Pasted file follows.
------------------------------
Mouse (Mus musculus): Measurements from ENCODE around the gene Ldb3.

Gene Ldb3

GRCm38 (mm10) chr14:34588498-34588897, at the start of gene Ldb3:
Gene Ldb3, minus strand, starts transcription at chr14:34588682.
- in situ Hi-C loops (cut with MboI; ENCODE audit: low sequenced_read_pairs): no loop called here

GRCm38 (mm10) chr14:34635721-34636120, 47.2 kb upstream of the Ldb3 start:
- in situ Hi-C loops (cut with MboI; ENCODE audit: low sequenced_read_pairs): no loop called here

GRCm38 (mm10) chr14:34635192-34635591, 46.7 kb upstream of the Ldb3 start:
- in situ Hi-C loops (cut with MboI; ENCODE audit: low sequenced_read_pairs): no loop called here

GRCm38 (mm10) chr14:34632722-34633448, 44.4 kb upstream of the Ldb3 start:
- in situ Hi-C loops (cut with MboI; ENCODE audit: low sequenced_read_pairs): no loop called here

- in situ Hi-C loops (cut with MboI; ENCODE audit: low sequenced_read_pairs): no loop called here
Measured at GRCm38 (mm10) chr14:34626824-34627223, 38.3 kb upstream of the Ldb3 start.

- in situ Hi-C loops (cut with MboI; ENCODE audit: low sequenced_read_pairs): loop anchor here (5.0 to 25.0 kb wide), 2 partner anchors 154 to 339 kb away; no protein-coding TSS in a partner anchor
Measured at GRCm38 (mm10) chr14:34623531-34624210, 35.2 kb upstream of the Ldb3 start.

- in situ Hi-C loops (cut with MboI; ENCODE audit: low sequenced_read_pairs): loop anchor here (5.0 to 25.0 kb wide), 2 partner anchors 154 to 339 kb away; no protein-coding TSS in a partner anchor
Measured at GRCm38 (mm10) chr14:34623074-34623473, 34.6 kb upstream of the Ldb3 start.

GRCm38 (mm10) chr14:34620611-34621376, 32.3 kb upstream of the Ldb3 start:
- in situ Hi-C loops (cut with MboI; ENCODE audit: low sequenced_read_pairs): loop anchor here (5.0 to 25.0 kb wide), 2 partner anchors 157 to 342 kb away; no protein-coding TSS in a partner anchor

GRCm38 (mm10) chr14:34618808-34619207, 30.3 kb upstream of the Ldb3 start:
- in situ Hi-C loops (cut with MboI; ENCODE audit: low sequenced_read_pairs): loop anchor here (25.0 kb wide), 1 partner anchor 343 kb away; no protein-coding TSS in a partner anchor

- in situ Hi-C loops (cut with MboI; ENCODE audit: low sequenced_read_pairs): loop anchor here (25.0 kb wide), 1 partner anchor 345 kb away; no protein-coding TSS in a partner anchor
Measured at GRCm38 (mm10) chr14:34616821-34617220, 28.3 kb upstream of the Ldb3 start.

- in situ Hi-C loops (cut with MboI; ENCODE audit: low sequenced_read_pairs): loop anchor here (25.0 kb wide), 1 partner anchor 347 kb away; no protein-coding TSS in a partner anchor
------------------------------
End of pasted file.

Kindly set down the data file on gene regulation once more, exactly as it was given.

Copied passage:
Mouse (Mus musculus): Measurements from ENCODE around the gene Ldb3.

Gene Ldb3

GRCm38 (mm10) chr14:34588498-34588897, at the start of gene Ldb3:
Gene Ldb3, minus strand, starts transcription at chr14:34588682.
- in situ Hi-C loops (cut with MboI; ENCODE audit: low sequenced_read_pairs): no loop called here

GRCm38 (mm10) chr14:34635721-34636120, 47.2 kb upstream of the Ldb3 start:
- in situ Hi-C loops (cut with MboI; ENCODE audit: low sequenced_read_pairs): no loop called here

GRCm38 (mm10) chr14:34635192-34635591, 46.7 kb upstream of the Ldb3 start:
- in situ Hi-C loops (cut with MboI; ENCODE audit: low sequenced_read_pairs): no loop called here

GRCm38 (mm10) chr14:34632722-34633448, 44.4 kb upstream of the Ldb3 start:
- in situ Hi-C loops (cut with MboI; ENCODE audit: low sequenced_read_pairs): no loop called here

- in situ Hi-C loops (cut with MboI; ENCODE audit: low sequenced_read_pairs): no loop called here
Measured at GRCm38 (mm10) chr14:34626824-34627223, 38.3 kb upstream of the Ldb3 start.

- in situ Hi-C loops (cut with MboI; ENCODE audit: low sequenced_read_pairs): loop anchor here (5.0 to 25.0 kb wide), 2 partner anchors 154 to 339 kb away; no protein-coding TSS in a partner anchor
Measured at GRCm38 (mm10) chr14:34623531-34624210, 35.2 kb upstream of the Ldb3 start.

- in situ Hi-C loops (cut with MboI; ENCODE audit: low sequenced_read_pairs): loop anchor here (5.0 to 25.0 kb wide), 2 partner anchors 154 to 339 kb away; no protein-coding TSS in a partner anchor
Measured at GRCm38 (mm10) chr14:34623074-34623473, 34.6 kb upstream of the Ldb3 start.

GRCm38 (mm10) chr14:34620611-34621376, 32.3 kb upstream of the Ldb3 start:
- in situ Hi-C loops (cut with MboI; ENCODE audit: low sequenced_read_pairs): loop anchor here (5.0 to 25.0 kb wide), 2 partner anchors 157 to 342 kb away; no protein-coding TSS in a partner anchor

GRCm38 (mm10) chr14:34618808-34619207, 30.3 kb upstream of the Ldb3 start:
- in situ Hi-C loops (cut with MboI; ENCODE audit: low sequenced_read_pairs): loop anchor here (25.0 kb wide), 1 partner anchor 343 kb away; no protein-coding TSS in a partner anchor

- in situ Hi-C loops (cut with MboI; ENCODE audit: low sequenced_read_pairs): loop anchor here (25.0 kb wide), 1 partner anchor 345 kb away; no protein-coding TSS in a partner anchor
Measured at GRCm38 (mm10) chr14:34616821-34617220, 28.3 kb upstream of the Ldb3 start.

- in situ Hi-C loops (cut with MboI; ENCODE audit: low sequenced_read_pairs): loop anchor here (25.0 kb wide), 1 partner anchor 347 kb away; no protein-coding TSS in a partner anchor